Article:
Wednesday, April 13, 2011

Magical Thinking -- a journal exercise

Last Wednesday I wrote about magical thinking, a view of life and self that resides deep below the surface in some people. (Click here to read that post.) This sort of belief system is part of childhood's charm, but in adults it supports an unhealthy degree of passivity. Magical thinking, as I mean it here, keeps us meekly waiting around for someone or something else to resolve our problems -- financial, personal, professional, etc. -- while we do little or nothing to progress.

As I said the other day, magical thinking is not the same as being patient or wisely waiting for the best time. It's not the same as trusting others or accepting limitations. These are helpful ways to interact with the world, while magical thinking makes it hard for us to move forward and to recognize our own strength and ability.

Letting go of magical thinking means seeing one's own strengths and weaknesses realistically. It means letting go of the idea that others will fix one's problems. It means taking responsibility for choices and decisions.

Get out a pen and paper and set aside 15-30 minutes to start. Ask yourself the questions below to help identify if you are prone to magical thinking. And as with any new awareness, the purpose of this is not to criticize yourself but to take the first step in change -- recognizing the problem. Keep in mind that many people have the thoughts and feelings described below; the trick is to identify if you frequently count on others to make things better.

Q?    Do you find yourself wishing someone would come along and pay your    debts or fix a troubled relationship?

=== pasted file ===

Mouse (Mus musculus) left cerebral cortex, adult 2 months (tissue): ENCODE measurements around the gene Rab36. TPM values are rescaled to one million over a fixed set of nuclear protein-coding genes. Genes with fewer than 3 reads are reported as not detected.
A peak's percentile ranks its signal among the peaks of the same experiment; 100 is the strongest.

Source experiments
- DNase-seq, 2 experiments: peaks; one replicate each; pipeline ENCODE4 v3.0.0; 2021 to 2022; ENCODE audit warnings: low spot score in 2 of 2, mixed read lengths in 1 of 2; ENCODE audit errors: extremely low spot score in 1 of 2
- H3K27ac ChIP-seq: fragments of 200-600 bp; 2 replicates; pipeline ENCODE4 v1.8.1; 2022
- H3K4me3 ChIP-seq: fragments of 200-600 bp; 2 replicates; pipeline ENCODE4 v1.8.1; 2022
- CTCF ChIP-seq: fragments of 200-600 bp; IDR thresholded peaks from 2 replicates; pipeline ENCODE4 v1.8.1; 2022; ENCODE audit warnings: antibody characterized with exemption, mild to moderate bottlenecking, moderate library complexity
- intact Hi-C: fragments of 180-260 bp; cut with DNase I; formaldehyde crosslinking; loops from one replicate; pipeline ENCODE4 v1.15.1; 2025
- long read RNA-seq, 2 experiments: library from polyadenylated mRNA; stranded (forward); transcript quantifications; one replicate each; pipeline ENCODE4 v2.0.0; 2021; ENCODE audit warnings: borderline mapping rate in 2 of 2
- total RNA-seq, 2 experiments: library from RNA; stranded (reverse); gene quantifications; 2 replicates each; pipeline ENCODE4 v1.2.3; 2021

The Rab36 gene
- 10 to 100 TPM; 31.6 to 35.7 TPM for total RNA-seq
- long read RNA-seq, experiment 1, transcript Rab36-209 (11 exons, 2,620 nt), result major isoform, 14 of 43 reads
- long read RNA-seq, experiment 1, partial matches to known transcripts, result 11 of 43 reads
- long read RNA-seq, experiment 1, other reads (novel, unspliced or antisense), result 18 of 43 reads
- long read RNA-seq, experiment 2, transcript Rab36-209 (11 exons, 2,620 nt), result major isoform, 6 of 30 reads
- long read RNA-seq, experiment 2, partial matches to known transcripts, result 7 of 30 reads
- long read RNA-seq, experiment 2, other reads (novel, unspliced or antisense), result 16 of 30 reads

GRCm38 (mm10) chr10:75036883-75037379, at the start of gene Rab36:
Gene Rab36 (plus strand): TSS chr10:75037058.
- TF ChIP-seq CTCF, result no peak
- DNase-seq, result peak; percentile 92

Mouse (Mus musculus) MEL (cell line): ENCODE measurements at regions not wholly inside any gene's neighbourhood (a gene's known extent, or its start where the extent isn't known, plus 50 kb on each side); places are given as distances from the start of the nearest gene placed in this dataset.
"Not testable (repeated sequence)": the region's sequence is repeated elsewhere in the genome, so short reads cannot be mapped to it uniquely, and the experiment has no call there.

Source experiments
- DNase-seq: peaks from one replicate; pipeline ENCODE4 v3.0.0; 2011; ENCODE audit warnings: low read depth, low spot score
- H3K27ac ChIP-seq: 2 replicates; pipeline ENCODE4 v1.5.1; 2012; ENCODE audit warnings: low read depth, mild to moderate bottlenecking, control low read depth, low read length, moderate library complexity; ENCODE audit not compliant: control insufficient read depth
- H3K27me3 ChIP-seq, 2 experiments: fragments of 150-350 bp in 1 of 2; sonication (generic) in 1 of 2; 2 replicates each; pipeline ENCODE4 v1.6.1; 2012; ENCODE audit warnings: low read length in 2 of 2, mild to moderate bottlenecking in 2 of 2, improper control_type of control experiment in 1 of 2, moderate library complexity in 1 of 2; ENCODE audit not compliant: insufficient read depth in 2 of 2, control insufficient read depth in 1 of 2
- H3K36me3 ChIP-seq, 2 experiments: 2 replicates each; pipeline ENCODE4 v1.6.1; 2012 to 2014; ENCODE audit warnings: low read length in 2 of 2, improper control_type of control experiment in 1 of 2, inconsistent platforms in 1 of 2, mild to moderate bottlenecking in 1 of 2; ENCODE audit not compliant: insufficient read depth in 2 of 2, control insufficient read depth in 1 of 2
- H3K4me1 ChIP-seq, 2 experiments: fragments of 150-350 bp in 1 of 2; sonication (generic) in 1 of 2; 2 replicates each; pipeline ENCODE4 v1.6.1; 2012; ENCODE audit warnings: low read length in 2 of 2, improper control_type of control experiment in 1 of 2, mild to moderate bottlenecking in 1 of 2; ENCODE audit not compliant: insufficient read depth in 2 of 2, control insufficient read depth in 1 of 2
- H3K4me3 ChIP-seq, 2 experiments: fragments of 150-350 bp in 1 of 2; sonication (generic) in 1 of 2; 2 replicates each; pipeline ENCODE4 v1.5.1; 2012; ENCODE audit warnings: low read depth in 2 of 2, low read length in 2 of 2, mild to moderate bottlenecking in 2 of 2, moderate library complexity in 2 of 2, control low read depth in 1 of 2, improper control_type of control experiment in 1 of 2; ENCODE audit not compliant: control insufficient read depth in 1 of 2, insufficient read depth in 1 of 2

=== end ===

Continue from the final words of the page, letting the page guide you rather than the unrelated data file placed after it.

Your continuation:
Q?    Do you have vague feelings of powerlessness or inadequacy in your own daily affairs?

Q?    Do you feel like you're getting nowhere, especially in areas of life that are important to you? 

Q?    Are you sometimes jealous of people who seem to "have it all together?" Do you compare yourself to them or resent them?

As you work through these questions, others might arise. Do your best to honestly explore the questions and the answers. Be kind to yourself, since that's the most effective way to stay interested in change. If you beat yourself up over perceived failures, you just add to the pile of magical thinking and lack of progress.

You can make changes that make you and your life more dynamic! By recognizing and then loosening your grip on magical thinking, you'll find new energy, new resilience, fun, and hope.

In another post, I'll write about  ways to turn magical thinking into dynamic thinking. Once you begin to recognize the old patterns, you'll be able to build new ones.

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